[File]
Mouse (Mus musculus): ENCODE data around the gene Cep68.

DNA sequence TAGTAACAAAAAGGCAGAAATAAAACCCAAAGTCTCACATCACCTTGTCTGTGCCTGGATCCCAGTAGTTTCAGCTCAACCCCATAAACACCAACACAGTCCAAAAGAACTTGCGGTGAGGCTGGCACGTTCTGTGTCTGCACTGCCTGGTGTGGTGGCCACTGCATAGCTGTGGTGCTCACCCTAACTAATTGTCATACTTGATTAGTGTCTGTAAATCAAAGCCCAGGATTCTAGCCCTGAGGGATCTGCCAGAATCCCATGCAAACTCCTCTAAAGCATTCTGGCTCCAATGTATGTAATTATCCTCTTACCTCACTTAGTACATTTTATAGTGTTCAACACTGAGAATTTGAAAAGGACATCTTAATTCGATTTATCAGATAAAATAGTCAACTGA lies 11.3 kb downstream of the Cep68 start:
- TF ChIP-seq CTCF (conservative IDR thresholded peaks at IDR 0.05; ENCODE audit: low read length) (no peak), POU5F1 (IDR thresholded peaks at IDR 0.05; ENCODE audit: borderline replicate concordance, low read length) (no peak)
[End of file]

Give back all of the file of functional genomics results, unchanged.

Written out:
Mouse (Mus musculus): ENCODE data around the gene Cep68.

DNA sequence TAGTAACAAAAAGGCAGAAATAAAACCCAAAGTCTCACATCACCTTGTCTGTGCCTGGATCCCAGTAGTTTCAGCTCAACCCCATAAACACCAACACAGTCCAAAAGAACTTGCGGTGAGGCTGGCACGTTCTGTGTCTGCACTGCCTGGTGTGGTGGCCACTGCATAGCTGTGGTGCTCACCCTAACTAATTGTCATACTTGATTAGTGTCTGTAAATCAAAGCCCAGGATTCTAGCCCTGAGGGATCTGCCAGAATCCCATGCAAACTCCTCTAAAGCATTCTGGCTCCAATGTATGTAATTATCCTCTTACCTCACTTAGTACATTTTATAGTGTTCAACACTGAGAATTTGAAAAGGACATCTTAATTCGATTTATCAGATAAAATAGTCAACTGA lies 11.3 kb downstream of the Cep68 start:
- TF ChIP-seq CTCF (conservative IDR thresholded peaks at IDR 0.05; ENCODE audit: low read length) (no peak), POU5F1 (IDR thresholded peaks at IDR 0.05; ENCODE audit: borderline replicate concordance, low read length) (no peak)